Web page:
How Russia outplayed Turkey in the Karabakh adventure
Ankara, having launched a "counter-offensive" operation in Nagorno-Karabakh with the hands of Baku, was counting on a blitzkrieg - a fleeting war, in which success brings a series of powerful blows, depriving the enemy of the will to resist, demoralizing his army and population. However, the blitzkrieg did not happen - the Armenian "fortress Karabakh" was holding on, fiercely fighting back, although in some places its walls were breached, doused with the blood of the Azerbaijani military.
Some experts hastened to prematurely proclaim Turkey's victory over Russia in the rivalry for the Transcaucasus, although it is not entirely clear what their conclusions are based on. Moreover, Moscow did not appear at all for the war in Karabakh. She began to observe what was happening, not accepting either side, while taking advantage of the position of an arbitrator.
For Ankara, this is the third conflict in which it participates, albeit indirectly, bearing certain material costs and other costs. The wars in Libya and Syria, and now also the support of Azerbaijan, are very burdensome for the budget of a powerful, but not the richest country. Economy Turkey may not be able to withstand this, after which problems of an internal political nature will begin and Ankara will be sharply unable to expand its sphere of influence.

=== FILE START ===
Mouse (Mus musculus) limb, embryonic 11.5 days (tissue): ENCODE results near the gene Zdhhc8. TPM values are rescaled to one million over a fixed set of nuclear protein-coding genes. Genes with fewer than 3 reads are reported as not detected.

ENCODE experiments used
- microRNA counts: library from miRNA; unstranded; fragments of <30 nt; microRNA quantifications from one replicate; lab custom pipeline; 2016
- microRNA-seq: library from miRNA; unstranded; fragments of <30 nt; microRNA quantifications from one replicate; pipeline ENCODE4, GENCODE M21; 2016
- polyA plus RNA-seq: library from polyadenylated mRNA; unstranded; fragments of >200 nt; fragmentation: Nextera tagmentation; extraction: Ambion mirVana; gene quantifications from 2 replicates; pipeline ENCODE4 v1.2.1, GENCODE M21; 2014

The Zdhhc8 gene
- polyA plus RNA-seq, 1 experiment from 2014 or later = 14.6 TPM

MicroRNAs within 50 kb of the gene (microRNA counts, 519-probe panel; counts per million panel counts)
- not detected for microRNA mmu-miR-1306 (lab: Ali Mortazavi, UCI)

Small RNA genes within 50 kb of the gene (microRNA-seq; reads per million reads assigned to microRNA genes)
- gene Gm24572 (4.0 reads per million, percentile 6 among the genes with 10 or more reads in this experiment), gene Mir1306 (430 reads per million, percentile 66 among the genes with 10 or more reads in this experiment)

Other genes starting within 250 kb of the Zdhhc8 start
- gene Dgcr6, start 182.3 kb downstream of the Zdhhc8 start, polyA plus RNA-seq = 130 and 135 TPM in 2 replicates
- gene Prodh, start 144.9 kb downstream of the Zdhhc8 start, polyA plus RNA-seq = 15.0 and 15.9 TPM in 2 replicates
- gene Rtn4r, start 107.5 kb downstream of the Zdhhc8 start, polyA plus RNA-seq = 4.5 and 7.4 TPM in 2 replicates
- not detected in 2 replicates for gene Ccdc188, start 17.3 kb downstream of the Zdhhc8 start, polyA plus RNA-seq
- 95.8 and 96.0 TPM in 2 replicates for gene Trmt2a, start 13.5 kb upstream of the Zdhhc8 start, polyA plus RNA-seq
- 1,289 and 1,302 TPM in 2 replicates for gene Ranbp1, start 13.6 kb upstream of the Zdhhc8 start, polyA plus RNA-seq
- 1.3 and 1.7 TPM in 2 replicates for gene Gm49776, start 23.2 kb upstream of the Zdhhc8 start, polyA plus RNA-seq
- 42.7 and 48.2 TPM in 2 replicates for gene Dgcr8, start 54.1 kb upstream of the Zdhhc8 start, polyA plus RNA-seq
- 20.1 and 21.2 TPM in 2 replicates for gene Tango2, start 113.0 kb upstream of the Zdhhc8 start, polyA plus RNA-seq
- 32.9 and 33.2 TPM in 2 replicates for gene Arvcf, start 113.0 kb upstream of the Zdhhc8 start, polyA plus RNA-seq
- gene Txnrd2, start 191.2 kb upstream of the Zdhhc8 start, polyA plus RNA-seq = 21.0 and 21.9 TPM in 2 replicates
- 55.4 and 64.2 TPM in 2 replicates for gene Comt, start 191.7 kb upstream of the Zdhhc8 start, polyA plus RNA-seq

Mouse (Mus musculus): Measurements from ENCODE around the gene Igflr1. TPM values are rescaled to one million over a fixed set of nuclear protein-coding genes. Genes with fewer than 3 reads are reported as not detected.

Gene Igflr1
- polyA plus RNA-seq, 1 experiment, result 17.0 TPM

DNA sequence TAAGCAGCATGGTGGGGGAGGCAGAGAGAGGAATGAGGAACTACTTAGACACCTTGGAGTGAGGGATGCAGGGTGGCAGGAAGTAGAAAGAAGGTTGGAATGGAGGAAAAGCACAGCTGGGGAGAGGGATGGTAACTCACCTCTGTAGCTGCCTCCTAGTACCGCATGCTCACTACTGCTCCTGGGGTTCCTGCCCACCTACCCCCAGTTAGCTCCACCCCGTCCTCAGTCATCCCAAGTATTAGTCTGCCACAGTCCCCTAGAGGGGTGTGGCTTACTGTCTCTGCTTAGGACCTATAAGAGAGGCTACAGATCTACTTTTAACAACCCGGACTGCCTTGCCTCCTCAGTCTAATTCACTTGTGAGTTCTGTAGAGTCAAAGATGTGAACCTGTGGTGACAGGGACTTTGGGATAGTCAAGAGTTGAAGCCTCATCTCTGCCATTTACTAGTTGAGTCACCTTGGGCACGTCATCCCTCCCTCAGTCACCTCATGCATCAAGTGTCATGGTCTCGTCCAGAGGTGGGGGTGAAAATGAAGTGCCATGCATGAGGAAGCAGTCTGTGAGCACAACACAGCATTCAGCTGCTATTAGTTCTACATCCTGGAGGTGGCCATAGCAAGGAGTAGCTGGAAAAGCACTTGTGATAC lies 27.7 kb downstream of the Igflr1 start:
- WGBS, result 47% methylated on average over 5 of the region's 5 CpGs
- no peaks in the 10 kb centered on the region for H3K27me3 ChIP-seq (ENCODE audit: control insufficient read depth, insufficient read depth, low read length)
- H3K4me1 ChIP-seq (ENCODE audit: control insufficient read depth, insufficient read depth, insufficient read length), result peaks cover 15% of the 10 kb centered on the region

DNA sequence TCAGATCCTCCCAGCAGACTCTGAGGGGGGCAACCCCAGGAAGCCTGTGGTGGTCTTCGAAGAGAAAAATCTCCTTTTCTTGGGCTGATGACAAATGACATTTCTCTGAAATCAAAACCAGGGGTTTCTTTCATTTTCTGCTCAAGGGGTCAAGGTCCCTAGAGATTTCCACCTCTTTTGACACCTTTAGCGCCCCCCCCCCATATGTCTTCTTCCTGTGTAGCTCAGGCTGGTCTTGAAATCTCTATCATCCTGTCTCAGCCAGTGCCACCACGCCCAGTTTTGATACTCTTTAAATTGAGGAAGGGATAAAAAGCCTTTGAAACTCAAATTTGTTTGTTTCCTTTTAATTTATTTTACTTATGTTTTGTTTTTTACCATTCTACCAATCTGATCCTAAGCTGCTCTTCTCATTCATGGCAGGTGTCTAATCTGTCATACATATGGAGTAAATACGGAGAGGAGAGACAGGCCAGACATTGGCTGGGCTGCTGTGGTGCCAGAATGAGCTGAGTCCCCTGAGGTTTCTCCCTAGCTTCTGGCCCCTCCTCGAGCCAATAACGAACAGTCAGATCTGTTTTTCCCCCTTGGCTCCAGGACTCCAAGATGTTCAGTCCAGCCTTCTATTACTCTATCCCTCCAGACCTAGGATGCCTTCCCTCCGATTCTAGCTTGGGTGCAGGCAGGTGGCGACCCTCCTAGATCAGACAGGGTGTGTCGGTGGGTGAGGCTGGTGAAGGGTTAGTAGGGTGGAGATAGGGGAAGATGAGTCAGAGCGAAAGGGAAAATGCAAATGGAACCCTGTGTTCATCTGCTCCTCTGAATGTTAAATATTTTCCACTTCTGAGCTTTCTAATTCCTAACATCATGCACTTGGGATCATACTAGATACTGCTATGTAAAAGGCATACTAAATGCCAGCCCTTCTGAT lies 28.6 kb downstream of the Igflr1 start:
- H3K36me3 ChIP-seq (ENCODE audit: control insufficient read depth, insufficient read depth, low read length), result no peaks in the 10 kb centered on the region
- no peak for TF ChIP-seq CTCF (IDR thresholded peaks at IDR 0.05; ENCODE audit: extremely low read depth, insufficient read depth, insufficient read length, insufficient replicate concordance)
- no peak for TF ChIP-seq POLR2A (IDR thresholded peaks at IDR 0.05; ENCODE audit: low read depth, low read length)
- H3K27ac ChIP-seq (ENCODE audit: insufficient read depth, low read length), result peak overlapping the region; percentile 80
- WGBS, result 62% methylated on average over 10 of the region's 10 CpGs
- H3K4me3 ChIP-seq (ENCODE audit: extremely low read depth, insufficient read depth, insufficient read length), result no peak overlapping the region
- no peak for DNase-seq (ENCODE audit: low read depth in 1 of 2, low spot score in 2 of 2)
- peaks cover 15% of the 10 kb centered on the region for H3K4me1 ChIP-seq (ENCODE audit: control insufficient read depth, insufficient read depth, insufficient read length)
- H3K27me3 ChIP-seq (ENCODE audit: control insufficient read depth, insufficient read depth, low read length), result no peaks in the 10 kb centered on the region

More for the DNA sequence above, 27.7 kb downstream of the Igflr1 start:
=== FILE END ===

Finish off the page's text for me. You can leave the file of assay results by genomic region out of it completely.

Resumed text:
Turkish President Recep Tayyip Erdogan imagined himself a more significant leader than the founder of the Turkish state, Mustafa Kemal Ataturk. He decided to carry out a historical revenge and recreate the Ottoman Empire, starting an expansion in the Eastern Mediterranean.
Even Turkey's NATO allies do not like these plans. A whole anti-turkish union from 9 countries: France, Italy, Greece, Cyprus, Israel, Egypt, Saudi Arabia, UAE and Bahrain. And that's not counting the LNA led by Khalifa Haftar, official Damascus and the Kurds.
By targeting Karabakh and Armenia, Turkey could spoil its relations with Russia and Iran, as well as lose any remaining US confidence. Washington itself is trying to squeeze Moscow out of Transcaucasia, but it does not want to let Ankara go there.
Turkey runs the risk of being left in almost complete isolation and will begin to degrade very quickly. It will have to retreat on all fronts and make concessions to both the West and Moscow. Ankara's attempts to drag Russia into the Karabakh conflict, diverting its attention from Syria and Libya, were unsuccessful, the “counteroffensive” was drowned out, which means the Kremlin managed to outplay Erdogan. The intensity of the fighting has already decreased and several rounds of negotiations are due to take place in the near future.